With Nat Lyon’s new album Small Victory On A Fallow Field, the more strict and rigid approaches to recording which ensure cleanliness and precision have been eschewed for a more organic and spontaneous procedure. Lyon, who’s music some have described as anti-folk and pastoral-punk, also presents us with a set of songs which gradually build an overlying narrative of imaginary characters who rail against the injustices of our world.
“I tend to write about the place and time that I occupy- but the absurdities of life go into a blender and are rendered back out as an imagined reality. The characters on Small Victory On A Fallow Feld include a proto-hipster, a suicidal school teacher, an anxious government data miner, and dogs that are desperately trying to learn the English language.”
‘New Haven Again’ starts all detuned and drone and develops into a kind of CBGB’s punk. There’s space too; as in implied space, with big reverb and the chime of the guitars. Some of these tracks are very short (Ashford To Eastford’)…almost vignettes. Some are more weighty: ‘Every Bad Day’ extends the space-rock feel, but imbues it with darkness, “Insurgents building fires, to throw up a smoke-screen”….. Lyon creates a storyline which suggests the classic disillusion of the working man as portrayed by, for instance, Michael Douglas in ‘Falling Down’; a frustratingly banal life being the flip-side to perceived conspiracy, disappointment, suppression and institutional subterfuge.
It’s a peculiar mix lyrically: sometimes with very specific narratives; sometimes impressionistic and disjointed. Musically, the album draws on the spirit of late 60’s San Francisco, 70’s Berlin and early 80s Athens, Georgia; but squeezes it together in the palm of its hand to produce a more contemporary, if retrospective-feeling, take on alt-pop.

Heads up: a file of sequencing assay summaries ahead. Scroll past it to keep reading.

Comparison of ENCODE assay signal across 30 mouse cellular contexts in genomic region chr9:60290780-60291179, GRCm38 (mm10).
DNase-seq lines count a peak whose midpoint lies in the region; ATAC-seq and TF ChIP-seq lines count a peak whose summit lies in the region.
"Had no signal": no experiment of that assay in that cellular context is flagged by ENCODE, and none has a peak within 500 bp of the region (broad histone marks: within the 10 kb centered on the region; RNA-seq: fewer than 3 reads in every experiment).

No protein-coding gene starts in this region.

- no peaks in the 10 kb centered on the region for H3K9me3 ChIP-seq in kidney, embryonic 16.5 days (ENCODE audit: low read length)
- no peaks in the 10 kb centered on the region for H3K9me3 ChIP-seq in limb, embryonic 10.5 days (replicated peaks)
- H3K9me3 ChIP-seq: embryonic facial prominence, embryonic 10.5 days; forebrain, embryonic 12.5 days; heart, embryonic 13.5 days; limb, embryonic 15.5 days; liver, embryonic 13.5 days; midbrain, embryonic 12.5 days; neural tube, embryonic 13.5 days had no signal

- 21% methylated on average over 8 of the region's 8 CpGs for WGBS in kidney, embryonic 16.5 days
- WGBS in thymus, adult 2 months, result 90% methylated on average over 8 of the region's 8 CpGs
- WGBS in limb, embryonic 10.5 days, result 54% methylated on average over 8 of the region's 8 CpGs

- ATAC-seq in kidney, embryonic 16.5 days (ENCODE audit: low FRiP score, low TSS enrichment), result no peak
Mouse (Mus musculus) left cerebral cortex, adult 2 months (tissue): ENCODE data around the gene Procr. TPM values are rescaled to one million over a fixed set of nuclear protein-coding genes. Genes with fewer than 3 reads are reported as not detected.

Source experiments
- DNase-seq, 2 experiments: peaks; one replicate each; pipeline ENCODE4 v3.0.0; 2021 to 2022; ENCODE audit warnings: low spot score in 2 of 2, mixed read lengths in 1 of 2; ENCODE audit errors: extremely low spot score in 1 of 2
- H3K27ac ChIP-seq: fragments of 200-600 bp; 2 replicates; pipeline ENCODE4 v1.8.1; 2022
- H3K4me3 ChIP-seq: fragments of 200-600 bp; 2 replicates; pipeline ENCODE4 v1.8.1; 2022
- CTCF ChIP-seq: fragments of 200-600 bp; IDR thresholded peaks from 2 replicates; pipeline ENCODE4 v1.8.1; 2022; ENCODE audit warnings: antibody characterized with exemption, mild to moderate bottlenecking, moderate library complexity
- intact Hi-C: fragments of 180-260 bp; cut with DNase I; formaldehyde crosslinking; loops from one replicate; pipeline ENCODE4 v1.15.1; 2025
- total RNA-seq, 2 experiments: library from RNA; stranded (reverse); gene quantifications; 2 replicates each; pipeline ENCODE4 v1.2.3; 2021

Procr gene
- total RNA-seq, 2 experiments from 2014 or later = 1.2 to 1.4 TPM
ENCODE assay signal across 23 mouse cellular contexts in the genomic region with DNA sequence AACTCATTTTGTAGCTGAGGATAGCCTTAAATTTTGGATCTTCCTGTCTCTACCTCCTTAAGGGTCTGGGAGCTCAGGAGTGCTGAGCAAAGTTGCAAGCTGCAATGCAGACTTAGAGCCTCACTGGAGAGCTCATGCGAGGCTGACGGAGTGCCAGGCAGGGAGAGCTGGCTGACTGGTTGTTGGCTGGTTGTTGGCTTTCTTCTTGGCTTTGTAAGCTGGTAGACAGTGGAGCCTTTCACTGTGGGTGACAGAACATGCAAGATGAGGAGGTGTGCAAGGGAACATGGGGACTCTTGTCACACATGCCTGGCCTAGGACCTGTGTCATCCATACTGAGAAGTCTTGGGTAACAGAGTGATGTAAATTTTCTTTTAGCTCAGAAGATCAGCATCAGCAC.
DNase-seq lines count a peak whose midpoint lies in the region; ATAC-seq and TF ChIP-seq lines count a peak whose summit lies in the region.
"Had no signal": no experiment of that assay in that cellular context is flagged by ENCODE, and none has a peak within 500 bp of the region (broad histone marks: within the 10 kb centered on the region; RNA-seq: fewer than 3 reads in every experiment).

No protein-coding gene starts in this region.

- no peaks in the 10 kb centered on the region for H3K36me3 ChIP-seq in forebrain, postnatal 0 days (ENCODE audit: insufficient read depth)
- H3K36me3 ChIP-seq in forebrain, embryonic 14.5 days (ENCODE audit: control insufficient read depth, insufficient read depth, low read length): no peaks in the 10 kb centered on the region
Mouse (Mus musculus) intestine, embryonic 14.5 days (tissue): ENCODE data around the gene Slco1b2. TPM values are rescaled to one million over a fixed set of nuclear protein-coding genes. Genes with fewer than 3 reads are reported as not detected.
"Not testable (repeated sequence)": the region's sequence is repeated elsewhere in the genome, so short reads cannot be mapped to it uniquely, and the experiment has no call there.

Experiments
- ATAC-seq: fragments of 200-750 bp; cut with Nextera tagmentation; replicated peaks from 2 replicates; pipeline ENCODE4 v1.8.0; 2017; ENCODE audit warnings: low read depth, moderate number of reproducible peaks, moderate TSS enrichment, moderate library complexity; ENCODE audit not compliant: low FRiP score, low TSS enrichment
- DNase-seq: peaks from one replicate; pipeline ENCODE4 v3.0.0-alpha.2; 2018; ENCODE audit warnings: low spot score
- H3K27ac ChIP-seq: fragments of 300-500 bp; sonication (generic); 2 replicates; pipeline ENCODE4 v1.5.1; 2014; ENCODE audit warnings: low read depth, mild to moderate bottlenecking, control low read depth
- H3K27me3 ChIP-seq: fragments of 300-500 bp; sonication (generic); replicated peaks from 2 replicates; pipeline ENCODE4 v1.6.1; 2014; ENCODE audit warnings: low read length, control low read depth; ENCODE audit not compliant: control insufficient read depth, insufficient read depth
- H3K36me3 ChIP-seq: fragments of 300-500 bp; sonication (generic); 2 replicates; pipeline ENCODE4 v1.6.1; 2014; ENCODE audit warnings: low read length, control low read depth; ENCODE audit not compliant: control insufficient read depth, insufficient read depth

Apart from the darkness, motorik rhythms and curled-lip vocals, there are also little moments of beauty. ‘Landseer Frequency Artifact’ is a quite stunning bit of neo-ambient post-rock. Guest musician Pulco’s deadpan refrain of “stray dogs” over a beautifully spacious soundscape of white noise, spoken-word and dark plucked guitar is one of the highlights of the album and makes explicit the sonic invention and sound-design which quietly underpins the more ‘traditional’ songs. Lyon, who is responsible for a majority of the recording and production on the album, is assisted by engineer Chad Matheny and the subtle interplay of found-sounds, odd noises and the more melodic instruments is testament to their production skills.
‘Charlie’ drives hard with the kind of bassline and beat favoured in Manchester, circa 1980. ‘His Name Was Ken’ shimmers and swerves like an Echo And The Bunnymen/Violent Femmes collaboration. These are all good things, by the way. This music, like every cultural artefact at the moment, wears its influences on its sleeve, but does so in a way that creates something unique through the particular combination of said influences.
‘Western Fiction’, the closer, returns to the earlier glories of ‘Landseer Frequency Artifact’, with chiming guitar and a voice, which actually sounds like William Burroughs, stating “The stars are coming out”.
Whilst a majority of the album will appeal to krautrock and post-punk devotees, of which there are many, there’s enough of interest on here to draw in listeners with a curiosity for skewed and quietly subversive songs by a singular talent.